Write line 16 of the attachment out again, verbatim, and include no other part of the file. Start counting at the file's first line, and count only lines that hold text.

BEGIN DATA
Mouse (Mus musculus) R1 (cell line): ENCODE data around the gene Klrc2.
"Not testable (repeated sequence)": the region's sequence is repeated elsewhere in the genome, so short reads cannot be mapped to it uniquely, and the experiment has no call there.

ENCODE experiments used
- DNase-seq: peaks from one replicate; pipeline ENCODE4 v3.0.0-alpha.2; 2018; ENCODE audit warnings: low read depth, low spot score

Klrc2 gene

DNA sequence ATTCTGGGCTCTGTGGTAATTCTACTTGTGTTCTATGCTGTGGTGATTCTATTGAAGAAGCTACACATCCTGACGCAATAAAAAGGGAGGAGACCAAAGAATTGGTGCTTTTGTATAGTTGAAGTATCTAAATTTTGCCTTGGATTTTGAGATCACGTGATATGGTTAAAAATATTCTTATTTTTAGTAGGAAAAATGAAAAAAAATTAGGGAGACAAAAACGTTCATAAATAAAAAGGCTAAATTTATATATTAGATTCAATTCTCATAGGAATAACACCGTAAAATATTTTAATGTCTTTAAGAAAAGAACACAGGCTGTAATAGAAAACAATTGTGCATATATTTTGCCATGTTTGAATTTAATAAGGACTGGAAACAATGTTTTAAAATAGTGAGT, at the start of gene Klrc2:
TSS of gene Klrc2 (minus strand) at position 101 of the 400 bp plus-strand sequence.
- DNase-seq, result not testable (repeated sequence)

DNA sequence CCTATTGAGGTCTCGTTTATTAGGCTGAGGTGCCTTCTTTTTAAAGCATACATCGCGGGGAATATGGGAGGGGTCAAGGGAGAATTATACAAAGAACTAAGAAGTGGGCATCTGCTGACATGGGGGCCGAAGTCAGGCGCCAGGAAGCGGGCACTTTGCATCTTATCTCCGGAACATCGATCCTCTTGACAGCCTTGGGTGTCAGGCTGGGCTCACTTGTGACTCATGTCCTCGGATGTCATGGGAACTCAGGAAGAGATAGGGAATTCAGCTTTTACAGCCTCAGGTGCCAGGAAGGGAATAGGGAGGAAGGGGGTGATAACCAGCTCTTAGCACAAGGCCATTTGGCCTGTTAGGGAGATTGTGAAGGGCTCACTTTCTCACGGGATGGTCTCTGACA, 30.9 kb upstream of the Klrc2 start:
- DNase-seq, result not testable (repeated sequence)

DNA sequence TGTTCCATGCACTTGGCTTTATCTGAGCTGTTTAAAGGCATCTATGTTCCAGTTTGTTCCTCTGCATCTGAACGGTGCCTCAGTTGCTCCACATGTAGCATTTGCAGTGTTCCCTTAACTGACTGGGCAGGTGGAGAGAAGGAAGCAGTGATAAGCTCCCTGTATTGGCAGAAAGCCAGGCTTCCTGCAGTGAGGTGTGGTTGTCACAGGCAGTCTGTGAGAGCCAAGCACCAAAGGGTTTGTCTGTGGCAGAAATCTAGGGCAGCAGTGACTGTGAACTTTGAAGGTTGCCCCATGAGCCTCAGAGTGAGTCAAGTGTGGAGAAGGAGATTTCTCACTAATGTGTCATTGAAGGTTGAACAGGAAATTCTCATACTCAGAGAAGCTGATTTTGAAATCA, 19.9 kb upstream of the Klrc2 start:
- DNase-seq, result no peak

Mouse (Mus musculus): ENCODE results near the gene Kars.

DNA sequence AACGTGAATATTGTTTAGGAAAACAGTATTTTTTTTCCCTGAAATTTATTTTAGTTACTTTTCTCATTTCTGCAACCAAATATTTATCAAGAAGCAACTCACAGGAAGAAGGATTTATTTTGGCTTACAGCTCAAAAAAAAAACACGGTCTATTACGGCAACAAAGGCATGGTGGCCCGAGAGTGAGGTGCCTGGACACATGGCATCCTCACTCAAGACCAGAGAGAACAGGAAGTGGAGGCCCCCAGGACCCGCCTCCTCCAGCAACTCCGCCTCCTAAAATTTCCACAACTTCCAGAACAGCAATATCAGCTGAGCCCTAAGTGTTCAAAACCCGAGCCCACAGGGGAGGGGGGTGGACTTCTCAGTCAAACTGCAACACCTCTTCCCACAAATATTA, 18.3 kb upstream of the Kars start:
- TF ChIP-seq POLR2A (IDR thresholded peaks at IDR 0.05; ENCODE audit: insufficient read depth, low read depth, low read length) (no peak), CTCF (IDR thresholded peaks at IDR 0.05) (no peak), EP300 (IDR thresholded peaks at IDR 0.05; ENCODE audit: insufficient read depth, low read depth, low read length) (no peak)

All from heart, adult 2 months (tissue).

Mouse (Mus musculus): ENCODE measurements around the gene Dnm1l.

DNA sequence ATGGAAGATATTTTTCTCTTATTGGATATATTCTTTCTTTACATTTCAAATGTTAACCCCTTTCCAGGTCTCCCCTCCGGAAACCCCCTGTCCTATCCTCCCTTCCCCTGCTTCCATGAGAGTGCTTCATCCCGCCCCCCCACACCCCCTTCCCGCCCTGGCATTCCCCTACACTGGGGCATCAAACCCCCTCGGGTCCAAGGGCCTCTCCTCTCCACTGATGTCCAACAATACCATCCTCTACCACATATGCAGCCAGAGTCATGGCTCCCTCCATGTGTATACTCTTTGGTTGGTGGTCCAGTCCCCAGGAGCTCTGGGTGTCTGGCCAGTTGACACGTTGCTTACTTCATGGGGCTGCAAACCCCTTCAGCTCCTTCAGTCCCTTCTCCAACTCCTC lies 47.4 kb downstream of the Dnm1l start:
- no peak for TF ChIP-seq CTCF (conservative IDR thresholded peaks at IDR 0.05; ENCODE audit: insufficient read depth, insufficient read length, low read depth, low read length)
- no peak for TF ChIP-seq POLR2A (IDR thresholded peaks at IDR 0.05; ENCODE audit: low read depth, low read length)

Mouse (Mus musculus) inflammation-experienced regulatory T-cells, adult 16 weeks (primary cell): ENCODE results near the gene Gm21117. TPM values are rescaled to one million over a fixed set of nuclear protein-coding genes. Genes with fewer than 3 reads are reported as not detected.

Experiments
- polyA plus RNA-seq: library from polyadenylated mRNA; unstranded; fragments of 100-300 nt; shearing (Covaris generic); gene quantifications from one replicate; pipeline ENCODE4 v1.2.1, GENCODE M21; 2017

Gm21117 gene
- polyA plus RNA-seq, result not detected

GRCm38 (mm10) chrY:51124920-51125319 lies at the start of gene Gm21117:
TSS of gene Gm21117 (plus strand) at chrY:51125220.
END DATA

All from heart, adult 2 months (tissue).